The Southwestern Historical Quarterly, Volume 49, July 1945 - April, 1946 Page: 524
Zhe Citizns WUitc Primary of
J. A. R. MOSELEY
MARION County is one of the few counties in Texas in which
the negro population is larger than the white. United
States official census records of 1890 showed 7,001 negroes and
3,861 white persons; approximately the same relative ratio or
percentage existed in 1940 when the United States Census
listed the population as 6,716 negroes and 4,740 whites. At the
close of the War between the States, the uneducated, former
slaves were easy prey for the hordes of carpetbaggers who
swept down from the North, and the numerical preponderance
of the negroes enabled them to control the county elections.
Unscrupulous candidates were more readily willing to pay the
price for these votes than were the more decent citizens con-
testing for public office. The negroes were thoroughly organ-
ized throughout the county, and one or more of the most intelli-
gent in each community acted as the boss or leader of his
particular group in much the same pattern as has been prac-
ticed by certain political leaders of the present day. Blocks of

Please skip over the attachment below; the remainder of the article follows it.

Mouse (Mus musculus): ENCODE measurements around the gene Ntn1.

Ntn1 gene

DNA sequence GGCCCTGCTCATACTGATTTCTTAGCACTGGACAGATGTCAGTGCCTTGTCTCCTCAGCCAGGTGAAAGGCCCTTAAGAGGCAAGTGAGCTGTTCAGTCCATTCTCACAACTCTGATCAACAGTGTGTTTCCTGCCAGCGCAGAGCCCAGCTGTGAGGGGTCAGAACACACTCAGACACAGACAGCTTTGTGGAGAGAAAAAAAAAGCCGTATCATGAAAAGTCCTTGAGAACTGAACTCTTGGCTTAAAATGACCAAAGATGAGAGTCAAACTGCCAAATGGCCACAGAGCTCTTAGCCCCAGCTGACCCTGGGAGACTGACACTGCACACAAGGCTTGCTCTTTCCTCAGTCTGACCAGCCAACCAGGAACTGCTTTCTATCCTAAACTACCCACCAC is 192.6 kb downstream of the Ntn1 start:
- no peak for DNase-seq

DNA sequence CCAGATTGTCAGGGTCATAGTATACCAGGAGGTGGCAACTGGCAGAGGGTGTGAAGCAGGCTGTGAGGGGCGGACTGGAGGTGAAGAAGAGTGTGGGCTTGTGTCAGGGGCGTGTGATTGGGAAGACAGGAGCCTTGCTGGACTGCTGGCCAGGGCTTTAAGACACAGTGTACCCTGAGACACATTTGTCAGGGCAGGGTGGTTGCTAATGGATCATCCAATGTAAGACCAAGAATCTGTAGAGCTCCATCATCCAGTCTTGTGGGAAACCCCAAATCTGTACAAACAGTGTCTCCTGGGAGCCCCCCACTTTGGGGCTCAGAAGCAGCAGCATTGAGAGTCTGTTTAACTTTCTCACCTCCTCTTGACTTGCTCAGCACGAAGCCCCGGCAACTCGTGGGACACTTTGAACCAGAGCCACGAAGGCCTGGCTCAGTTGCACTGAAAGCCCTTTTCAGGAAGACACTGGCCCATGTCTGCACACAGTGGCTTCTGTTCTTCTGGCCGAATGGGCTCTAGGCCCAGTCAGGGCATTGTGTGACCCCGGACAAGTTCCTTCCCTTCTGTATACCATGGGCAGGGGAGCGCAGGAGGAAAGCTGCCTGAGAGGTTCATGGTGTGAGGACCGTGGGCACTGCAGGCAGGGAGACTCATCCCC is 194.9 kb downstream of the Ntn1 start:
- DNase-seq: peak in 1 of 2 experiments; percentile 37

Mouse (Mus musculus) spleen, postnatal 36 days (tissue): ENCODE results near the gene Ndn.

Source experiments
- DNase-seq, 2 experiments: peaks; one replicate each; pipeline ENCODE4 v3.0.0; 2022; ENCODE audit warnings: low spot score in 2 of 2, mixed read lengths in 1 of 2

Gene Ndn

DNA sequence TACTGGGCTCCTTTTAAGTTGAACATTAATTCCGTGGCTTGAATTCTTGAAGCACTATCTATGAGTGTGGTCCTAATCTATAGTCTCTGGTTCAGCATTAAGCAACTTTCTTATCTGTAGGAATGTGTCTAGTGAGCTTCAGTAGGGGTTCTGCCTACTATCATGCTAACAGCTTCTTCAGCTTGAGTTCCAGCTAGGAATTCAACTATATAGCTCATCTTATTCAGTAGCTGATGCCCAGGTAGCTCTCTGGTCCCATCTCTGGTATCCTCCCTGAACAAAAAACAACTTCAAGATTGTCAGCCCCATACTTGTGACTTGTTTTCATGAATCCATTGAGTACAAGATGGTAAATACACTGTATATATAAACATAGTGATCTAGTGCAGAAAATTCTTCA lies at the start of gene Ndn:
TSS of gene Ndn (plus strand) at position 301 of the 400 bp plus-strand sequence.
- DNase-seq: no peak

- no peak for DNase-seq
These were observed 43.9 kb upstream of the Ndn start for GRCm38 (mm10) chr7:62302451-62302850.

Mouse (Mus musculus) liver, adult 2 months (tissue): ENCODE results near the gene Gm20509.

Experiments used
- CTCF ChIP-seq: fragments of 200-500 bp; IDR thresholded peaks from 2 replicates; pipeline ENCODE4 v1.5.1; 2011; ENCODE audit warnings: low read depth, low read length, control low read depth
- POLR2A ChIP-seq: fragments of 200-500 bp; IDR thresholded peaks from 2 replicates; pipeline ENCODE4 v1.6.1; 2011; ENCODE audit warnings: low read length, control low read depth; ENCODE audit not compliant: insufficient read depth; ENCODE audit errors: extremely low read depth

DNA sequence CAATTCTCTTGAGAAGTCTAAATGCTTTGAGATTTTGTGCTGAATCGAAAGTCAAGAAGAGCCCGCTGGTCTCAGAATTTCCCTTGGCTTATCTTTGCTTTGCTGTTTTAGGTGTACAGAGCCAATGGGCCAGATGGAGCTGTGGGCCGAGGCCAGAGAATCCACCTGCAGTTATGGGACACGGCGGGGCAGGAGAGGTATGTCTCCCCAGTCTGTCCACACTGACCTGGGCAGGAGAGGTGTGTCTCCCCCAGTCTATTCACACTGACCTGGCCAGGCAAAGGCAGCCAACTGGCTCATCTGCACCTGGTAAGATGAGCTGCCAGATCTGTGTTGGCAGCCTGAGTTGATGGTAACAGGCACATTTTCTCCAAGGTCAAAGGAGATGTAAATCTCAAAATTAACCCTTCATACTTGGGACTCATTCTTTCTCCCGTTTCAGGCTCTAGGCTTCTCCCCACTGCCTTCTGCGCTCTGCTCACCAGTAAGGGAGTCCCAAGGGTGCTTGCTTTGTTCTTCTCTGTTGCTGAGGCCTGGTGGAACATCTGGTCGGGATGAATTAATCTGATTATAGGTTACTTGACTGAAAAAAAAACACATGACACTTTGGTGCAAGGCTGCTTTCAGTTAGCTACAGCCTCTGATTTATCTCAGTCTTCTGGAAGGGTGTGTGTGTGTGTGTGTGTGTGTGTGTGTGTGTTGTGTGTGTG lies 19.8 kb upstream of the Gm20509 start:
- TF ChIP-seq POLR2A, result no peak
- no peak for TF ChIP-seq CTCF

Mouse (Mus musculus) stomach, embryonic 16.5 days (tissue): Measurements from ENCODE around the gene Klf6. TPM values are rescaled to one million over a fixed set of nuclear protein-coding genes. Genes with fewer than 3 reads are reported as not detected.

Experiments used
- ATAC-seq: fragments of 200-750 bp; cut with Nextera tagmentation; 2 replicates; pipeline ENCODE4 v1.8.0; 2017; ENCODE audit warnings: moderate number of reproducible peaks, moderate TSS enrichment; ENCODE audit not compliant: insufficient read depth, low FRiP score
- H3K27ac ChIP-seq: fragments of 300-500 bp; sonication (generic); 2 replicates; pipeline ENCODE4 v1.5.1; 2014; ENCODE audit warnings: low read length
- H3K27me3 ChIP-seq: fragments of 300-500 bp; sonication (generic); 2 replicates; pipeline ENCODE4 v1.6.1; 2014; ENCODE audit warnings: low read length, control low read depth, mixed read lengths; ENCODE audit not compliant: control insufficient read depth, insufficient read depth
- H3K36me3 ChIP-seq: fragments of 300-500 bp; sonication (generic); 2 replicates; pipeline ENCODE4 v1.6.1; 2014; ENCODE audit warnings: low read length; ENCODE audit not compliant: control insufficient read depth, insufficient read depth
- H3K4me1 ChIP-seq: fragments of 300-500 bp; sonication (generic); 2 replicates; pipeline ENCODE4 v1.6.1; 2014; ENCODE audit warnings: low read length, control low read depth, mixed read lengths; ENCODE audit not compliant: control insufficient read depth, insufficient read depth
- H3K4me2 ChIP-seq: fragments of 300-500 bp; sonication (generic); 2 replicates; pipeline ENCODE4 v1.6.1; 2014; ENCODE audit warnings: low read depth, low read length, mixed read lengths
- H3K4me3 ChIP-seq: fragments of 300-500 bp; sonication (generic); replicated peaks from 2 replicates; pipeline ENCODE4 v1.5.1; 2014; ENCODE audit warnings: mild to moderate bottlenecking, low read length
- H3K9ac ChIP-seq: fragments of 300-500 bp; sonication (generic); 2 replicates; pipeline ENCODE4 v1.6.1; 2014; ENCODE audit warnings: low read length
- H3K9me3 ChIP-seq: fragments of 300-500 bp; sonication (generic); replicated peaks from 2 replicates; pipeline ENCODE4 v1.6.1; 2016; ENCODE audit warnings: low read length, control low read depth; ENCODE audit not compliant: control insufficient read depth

votes were delivered at so much per vote in cash, with a little
extra money and whisky for the "boss." The amount charged for
a candidate was based upon the salary for the particular office;
the candidates for the more lucrative jobs had to pay more than
aspirants to the minor ones. It is recounted, however, that in
more than one instance the political leader would accept money
from more than one candidate for the same office, as there was
no element of scruple or honesty involved in this nefarious
This unwholesome custom, because of the preponderance of
negroes and because there seemed to be no practicable way of
putting a stop to the practice, lingered on in Marion County
for thirty years following the Civil War. The situation had
become so intolerable and politics had reached such a low ebb
in 1897 that some of the citizens of Jefferson and different points
in the county met in secret session and organized what might
now be called a Vigilantes Committee for the purpose of putting
a stop to the buying of elections. No minutes or records were
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Texas State Historical Association. The Southwestern Historical Quarterly, Volume 49, July 1945 - April, 1946, periodical, 1946; Austin, Texas. (texashistory.unt.edu/ark:/67531/metapth146056/m1/609/ocr/: accessed November 20, 2017), University of North Texas Libraries, The Portal to Texas History, texashistory.unt.edu; crediting Texas State Historical Association.